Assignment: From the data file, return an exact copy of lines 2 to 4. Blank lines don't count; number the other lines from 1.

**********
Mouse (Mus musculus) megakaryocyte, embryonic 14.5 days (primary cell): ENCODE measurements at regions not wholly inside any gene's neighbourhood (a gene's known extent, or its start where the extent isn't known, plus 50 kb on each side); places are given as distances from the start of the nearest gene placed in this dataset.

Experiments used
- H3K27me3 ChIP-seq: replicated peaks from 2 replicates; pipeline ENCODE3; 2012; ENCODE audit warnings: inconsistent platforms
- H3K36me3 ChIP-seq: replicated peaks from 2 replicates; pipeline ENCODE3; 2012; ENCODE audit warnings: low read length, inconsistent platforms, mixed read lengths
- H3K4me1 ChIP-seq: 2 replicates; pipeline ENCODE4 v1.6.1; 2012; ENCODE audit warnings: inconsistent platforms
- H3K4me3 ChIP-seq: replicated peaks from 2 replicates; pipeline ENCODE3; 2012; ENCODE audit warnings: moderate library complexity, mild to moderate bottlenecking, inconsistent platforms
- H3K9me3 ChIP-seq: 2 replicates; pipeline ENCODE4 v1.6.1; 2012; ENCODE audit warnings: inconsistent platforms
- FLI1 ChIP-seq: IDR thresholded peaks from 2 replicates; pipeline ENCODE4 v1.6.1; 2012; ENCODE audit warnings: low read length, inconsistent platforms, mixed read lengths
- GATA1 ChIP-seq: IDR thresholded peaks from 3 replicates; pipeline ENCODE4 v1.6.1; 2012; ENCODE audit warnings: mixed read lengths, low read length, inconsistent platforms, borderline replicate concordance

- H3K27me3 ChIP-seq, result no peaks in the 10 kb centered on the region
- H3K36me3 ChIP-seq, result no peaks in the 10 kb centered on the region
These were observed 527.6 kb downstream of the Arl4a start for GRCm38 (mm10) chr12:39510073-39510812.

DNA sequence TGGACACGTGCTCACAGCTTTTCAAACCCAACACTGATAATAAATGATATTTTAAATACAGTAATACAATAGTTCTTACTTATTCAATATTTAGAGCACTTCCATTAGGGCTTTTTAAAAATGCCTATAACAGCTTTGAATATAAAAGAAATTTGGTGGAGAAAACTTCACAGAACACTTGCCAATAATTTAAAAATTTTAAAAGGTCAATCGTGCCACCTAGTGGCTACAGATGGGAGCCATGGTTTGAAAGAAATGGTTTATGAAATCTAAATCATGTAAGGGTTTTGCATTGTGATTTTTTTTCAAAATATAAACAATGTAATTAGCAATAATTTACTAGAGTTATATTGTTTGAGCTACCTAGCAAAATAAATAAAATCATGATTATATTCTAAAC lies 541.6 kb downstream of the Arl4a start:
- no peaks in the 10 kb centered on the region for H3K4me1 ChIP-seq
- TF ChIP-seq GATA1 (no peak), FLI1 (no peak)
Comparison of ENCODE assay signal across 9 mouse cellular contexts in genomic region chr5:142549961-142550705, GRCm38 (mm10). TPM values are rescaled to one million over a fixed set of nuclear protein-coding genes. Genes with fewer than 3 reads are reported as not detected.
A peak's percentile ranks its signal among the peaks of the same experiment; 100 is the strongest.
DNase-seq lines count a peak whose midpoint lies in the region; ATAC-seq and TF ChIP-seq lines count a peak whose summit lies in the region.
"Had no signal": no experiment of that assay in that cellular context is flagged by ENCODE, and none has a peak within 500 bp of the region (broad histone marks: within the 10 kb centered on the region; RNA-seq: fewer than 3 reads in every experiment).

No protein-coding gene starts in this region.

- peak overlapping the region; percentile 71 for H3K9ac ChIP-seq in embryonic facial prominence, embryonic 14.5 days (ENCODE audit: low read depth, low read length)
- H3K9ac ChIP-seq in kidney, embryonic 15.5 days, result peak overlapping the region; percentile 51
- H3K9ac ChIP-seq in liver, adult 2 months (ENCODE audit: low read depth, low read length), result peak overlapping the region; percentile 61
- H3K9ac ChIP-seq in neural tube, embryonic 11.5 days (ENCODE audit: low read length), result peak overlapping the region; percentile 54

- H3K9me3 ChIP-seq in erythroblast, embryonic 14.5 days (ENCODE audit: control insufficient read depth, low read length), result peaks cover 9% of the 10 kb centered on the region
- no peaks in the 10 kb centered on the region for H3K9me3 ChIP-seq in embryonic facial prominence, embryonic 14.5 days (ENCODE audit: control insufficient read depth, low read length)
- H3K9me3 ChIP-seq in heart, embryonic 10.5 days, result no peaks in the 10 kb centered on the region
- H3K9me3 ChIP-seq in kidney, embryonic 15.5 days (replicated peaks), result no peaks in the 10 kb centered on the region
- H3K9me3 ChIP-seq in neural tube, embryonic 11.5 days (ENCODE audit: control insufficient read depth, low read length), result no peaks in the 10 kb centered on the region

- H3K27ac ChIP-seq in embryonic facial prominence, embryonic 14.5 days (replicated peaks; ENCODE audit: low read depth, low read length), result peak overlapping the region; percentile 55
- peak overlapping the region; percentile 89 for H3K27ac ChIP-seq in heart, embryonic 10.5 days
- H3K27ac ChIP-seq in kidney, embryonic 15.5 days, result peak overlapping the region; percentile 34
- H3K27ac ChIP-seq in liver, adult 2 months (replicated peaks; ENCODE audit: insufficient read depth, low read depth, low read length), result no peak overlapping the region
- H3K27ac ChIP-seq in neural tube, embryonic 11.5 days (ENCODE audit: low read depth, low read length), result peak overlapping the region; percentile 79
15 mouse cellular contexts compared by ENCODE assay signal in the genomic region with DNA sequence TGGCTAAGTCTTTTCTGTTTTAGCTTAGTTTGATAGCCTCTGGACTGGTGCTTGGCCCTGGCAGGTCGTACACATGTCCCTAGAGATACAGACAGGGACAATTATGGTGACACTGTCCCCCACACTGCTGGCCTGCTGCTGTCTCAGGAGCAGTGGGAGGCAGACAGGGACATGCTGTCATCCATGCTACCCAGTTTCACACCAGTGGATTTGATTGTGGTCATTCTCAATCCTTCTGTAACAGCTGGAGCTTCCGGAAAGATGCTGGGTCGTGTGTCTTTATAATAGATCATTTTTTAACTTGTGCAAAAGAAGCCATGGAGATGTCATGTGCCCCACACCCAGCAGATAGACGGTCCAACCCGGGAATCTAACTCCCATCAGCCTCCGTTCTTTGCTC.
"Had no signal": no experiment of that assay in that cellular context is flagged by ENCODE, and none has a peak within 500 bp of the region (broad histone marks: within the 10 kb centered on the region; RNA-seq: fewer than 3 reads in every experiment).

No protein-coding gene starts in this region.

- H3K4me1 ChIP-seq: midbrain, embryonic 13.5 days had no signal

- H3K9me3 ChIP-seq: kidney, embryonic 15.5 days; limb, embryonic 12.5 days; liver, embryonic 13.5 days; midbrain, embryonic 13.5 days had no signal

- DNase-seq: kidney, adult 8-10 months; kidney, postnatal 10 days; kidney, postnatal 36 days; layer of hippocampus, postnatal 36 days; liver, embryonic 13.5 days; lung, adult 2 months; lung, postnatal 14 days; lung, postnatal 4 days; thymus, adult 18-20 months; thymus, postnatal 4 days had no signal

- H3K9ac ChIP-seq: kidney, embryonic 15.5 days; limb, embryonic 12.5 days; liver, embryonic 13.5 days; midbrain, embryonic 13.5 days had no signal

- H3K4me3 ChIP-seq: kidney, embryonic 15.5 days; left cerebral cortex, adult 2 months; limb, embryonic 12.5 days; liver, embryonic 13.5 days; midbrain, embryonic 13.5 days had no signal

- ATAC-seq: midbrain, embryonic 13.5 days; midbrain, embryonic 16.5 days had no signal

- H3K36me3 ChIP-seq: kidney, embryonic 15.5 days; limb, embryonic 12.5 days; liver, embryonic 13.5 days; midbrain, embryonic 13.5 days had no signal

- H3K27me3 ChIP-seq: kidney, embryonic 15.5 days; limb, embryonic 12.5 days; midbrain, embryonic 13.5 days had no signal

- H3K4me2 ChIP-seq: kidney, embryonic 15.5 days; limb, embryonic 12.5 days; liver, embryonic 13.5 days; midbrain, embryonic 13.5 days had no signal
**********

Experiments used
- H3K27me3 ChIP-seq: replicated peaks from 2 replicates; pipeline ENCODE3; 2012; ENCODE audit warnings: inconsistent platforms
- H3K36me3 ChIP-seq: replicated peaks from 2 replicates; pipeline ENCODE3; 2012; ENCODE audit warnings: low read length, inconsistent platforms, mixed read lengths